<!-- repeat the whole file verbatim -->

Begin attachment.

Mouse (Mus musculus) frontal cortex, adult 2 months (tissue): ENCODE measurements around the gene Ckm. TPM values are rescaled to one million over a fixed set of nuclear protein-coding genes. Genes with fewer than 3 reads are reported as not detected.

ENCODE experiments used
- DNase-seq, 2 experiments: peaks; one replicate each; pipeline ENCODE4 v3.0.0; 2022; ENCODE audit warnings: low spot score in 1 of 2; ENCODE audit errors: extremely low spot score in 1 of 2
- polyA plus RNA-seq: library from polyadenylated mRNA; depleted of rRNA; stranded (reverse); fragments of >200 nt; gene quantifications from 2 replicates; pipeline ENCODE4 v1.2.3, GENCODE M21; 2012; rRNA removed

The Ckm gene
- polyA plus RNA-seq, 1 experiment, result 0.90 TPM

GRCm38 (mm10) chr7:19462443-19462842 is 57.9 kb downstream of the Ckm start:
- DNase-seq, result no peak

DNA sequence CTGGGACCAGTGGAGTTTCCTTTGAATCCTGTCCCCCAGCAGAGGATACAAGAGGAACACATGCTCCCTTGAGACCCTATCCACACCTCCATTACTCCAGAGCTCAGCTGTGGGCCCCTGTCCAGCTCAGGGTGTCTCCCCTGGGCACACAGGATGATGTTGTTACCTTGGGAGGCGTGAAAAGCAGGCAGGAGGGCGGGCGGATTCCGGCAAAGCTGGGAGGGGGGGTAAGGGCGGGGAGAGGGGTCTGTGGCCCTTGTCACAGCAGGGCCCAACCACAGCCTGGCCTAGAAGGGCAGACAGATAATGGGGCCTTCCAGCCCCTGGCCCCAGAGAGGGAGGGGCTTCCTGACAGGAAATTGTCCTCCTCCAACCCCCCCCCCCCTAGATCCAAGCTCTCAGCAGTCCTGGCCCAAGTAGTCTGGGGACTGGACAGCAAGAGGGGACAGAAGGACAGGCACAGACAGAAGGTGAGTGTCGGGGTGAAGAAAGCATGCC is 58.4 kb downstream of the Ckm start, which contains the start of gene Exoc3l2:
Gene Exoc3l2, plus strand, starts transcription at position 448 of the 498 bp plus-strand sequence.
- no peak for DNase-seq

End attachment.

Mouse (Mus musculus) frontal cortex, adult 2 months (tissue): ENCODE measurements around the gene Ckm. TPM values are rescaled to one million over a fixed set of nuclear protein-coding genes. Genes with fewer than 3 reads are reported as not detected.

ENCODE experiments used
- DNase-seq, 2 experiments: peaks; one replicate each; pipeline ENCODE4 v3.0.0; 2022; ENCODE audit warnings: low spot score in 1 of 2; ENCODE audit errors: extremely low spot score in 1 of 2
- polyA plus RNA-seq: library from polyadenylated mRNA; depleted of rRNA; stranded (reverse); fragments of >200 nt; gene quantifications from 2 replicates; pipeline ENCODE4 v1.2.3, GENCODE M21; 2012; rRNA removed

The Ckm gene
- polyA plus RNA-seq, 1 experiment, result 0.90 TPM

GRCm38 (mm10) chr7:19462443-19462842 is 57.9 kb downstream of the Ckm start:
- DNase-seq, result no peak

DNA sequence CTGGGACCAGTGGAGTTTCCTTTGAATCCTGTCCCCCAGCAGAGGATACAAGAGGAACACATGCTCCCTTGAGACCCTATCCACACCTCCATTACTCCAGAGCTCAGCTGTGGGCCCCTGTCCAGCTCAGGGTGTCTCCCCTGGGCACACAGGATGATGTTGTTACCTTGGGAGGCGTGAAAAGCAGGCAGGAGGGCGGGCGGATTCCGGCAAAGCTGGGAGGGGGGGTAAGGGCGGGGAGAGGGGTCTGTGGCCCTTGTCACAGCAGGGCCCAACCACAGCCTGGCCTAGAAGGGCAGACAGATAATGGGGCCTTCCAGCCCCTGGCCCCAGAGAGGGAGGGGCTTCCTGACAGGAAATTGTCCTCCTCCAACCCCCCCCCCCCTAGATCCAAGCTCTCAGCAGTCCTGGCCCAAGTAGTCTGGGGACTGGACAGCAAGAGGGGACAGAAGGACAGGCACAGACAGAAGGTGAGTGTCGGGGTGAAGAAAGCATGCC is 58.4 kb downstream of the Ckm start, which contains the start of gene Exoc3l2:
Gene Exoc3l2, plus strand, starts transcription at position 448 of the 498 bp plus-strand sequence.
- no peak for DNase-seq